A Partial History of Lost Causes by Jennifer duBois
The Dial Press
Publication date: March 20, 2012
Source: Publisher via NetGalley
Irina Ellison, one of the main characters in A Partial History of Lost Causes, sees her father decline from Huntington’s disease when she’s a teenager, and, when she’s a college student, she’s diagnosed with the affliction as well. The actions of this book are put in motion by Irina’s knowledge that she will start to decline most likely by the time she’s 32. Irina’s father loved chess, first realized he was unwell when his young daughter beat him at chess, and wrote a letter to chess world champion Aleksandr Bezetov asking him how to cope with certain doom. After her father dies and as she nears her thirty-second birthday, Irina travels to Russia to meet her dad’s chess hero and find out the answer to her father’s question.
Irina finds Bezetov running as an opposition party candidate for president. The chapters alternate between Irina and Aleksandr, capturing both of their histories as young people: Irina in college and graduate school, Aleksandr moving from eastern Russia to Leningrad to enroll in a chess academy and becoming world champion. Aleksandr’s life is more overtly political than Irina’s: he was a dissident during Soviet times and he’s highly critical of Putin’s regime. She is a college lecturer during her twenties.
The book works because duBois’s writing is quite vivid: Aleksandr’s train journey to Leningrad, his small room in a kommunalka, his lonely life in Leningrad are all memorable scenes and settings. DuBois is also good at capturing the emotional life of Irina, who was diagnosed at such a young age and watched her father being robbed of his motor skills and the rest of his brain during his decline from Huntington’s. I cut her slack with her wild, self-absorbed reactions to her life because Huntington’s is such a horrible disease. Facing mortality when your college-aged, never mind facing a disease as debilitating as Huntington’s, is a horrible situation.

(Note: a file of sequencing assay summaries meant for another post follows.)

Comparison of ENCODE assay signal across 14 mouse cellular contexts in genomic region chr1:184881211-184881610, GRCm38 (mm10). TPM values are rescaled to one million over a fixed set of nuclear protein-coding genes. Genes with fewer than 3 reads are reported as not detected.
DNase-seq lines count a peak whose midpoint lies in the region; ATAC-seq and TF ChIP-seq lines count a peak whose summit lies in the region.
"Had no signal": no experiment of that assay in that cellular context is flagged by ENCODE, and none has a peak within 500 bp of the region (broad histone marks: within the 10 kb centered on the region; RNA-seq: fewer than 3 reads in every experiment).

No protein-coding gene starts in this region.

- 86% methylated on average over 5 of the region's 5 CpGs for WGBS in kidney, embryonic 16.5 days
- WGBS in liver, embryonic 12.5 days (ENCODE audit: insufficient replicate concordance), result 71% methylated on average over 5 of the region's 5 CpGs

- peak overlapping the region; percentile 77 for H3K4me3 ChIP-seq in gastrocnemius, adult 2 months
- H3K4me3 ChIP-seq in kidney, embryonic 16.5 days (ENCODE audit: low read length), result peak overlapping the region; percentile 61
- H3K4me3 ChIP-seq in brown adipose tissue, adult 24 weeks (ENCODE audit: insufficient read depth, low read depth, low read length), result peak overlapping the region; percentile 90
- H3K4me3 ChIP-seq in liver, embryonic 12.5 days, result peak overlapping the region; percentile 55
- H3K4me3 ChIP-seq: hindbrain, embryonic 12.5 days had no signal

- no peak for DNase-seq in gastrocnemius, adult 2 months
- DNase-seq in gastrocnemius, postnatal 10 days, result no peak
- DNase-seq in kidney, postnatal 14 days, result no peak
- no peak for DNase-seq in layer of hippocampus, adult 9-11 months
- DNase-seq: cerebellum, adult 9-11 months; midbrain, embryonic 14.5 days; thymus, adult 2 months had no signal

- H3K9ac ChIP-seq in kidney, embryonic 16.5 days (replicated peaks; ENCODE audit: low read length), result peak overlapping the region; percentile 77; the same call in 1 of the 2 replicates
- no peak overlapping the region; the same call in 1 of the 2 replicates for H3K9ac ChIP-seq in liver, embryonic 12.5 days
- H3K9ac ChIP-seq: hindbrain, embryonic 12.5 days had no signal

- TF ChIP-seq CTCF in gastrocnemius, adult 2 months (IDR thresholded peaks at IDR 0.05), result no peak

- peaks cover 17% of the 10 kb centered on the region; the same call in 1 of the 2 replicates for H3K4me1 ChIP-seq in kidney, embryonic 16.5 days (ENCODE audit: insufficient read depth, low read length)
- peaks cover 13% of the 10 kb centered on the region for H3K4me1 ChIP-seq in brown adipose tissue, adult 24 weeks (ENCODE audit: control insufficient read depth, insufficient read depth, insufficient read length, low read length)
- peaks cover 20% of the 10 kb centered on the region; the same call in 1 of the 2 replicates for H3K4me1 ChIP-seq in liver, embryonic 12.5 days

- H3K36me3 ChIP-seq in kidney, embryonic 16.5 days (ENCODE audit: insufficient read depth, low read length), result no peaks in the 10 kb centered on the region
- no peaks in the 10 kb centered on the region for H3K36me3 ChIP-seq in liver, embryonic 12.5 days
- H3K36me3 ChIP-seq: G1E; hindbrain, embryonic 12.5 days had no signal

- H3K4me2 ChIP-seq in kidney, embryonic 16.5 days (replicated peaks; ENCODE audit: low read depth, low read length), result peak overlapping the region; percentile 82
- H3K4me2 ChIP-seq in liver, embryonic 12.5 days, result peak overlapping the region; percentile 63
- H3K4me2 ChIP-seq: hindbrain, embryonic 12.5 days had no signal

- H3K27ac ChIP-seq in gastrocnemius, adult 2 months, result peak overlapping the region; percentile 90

The stakes are high for both characters in this book: Irina knows she will decline soon and will not be able to live as she had before. Aleksandr is in danger because he’s running for president for the opposition party. He keeps a box full of death threats he’s received. His life becomes more and more managed in order to avoid assassination. Their lives intersect as Irina travels toRussia, and they recognize themselves in each other. She asks him how he lives with doom, which is the question her father asked him in his letter to him.
The book deals with messy characters with messy lives living in quite difficult circumstances. It’s about the game of chess and being a world chess champion. It’s about political life in Russia in the last half-century. It’s a book about figuring out what sort of life to live. It’s a book about big ideas.